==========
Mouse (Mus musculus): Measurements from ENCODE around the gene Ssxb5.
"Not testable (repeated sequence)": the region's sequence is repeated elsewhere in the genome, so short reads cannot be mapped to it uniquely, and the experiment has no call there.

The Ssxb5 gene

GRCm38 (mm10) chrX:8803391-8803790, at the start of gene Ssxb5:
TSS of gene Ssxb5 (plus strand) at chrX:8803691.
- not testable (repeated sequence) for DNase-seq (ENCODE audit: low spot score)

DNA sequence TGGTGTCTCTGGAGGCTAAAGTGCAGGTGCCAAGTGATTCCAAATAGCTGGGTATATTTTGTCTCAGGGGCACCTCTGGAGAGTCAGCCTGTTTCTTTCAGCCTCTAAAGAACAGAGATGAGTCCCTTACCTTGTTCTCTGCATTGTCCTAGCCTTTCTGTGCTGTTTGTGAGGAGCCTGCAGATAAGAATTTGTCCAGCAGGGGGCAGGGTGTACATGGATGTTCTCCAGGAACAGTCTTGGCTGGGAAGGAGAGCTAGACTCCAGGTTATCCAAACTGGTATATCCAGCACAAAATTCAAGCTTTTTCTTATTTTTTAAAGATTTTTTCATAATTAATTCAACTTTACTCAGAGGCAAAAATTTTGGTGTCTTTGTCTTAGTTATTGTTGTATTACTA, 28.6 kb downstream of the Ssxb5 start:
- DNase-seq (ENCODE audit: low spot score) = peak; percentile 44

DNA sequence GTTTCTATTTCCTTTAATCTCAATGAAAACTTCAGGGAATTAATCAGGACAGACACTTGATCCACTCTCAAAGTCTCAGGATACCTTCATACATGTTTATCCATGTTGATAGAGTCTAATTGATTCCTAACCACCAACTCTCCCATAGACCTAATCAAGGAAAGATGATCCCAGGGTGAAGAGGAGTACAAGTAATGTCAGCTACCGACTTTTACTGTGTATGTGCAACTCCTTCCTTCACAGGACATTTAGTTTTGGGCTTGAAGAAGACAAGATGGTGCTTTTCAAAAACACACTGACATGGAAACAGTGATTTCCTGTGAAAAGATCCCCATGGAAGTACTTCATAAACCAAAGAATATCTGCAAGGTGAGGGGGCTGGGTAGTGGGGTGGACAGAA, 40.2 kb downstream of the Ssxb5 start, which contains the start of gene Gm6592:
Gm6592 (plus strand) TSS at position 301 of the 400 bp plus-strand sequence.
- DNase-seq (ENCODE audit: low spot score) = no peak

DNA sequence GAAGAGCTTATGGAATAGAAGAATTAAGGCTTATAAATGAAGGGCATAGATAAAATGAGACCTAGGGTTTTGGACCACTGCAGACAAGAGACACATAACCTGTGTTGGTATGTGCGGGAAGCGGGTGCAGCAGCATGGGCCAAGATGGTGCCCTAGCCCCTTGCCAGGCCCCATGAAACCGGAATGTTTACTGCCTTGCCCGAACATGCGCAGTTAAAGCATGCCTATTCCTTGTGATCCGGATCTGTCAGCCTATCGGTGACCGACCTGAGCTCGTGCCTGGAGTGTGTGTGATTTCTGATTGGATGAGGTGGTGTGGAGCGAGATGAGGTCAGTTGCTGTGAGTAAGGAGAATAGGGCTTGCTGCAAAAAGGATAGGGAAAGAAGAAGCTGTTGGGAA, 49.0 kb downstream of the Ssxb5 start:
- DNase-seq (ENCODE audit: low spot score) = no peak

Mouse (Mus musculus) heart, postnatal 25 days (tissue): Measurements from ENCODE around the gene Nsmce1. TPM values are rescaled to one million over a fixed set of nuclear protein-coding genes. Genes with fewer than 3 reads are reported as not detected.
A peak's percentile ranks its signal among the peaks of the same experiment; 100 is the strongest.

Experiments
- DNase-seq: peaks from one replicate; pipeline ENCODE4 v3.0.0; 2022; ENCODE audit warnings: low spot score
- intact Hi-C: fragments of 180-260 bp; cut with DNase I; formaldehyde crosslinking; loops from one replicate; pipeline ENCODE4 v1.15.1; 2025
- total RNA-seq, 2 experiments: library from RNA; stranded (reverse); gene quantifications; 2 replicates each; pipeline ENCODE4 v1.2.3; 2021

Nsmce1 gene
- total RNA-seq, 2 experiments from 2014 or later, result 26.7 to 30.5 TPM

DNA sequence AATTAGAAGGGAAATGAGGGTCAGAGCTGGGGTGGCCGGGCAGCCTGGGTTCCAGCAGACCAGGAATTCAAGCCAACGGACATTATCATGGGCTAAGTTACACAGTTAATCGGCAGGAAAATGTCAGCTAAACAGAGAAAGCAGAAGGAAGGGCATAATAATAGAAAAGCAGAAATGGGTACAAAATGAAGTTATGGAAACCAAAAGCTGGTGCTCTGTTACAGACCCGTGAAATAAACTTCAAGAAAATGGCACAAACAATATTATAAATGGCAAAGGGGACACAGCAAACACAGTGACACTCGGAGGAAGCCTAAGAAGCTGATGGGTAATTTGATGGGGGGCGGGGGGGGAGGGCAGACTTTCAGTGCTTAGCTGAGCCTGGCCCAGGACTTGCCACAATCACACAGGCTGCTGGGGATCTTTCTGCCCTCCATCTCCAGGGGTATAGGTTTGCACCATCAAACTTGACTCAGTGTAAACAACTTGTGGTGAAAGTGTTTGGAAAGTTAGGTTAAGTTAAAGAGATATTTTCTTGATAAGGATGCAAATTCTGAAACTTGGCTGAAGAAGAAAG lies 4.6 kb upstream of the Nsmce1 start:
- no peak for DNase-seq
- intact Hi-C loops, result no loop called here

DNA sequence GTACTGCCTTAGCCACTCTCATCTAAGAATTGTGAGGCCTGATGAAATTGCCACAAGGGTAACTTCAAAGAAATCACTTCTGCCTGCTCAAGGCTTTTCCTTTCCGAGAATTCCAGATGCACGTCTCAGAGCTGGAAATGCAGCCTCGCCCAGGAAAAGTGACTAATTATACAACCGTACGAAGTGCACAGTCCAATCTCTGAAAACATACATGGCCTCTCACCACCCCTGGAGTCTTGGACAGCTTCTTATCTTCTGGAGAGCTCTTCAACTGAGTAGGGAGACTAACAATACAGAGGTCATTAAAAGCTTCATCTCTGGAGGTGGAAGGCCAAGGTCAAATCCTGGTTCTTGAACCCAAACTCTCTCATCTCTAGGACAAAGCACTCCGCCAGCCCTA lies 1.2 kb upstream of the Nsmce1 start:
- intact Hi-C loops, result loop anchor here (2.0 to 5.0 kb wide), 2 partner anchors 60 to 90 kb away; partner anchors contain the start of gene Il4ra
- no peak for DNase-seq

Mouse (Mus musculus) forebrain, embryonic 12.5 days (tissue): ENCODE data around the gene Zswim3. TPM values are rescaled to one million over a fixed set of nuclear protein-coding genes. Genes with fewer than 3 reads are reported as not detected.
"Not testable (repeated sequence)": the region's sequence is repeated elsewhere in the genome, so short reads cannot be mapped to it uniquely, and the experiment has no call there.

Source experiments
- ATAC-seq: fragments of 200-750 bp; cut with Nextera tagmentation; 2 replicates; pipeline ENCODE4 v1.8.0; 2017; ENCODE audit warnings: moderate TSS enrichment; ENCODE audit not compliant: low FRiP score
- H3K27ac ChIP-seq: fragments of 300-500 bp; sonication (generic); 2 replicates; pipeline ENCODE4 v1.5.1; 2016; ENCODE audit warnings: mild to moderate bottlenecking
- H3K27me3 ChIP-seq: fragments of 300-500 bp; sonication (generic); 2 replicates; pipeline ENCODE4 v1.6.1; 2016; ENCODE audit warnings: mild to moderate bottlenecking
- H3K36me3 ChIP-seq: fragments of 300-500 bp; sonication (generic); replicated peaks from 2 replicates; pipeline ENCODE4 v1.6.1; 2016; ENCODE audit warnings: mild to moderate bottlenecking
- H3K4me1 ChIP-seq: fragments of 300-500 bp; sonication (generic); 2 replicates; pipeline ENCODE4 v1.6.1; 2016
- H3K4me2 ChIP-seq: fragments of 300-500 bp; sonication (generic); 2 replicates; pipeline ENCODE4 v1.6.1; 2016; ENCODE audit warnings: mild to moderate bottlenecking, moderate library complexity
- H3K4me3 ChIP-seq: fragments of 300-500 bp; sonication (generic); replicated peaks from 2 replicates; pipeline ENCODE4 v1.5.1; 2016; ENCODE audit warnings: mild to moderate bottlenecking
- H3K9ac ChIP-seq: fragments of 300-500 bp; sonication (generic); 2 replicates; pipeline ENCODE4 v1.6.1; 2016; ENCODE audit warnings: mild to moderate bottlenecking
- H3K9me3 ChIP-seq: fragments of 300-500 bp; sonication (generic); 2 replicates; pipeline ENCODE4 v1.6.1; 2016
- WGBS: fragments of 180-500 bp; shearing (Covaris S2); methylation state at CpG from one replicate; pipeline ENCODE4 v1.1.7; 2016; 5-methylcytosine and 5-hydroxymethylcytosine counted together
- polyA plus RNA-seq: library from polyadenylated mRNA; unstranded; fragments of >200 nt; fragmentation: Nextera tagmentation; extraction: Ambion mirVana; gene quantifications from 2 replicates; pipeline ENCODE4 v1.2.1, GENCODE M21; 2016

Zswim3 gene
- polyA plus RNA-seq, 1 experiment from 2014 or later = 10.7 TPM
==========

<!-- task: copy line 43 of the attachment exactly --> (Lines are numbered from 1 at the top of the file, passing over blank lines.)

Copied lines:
- polyA plus RNA-seq, 1 experiment from 2014 or later = 10.7 TPM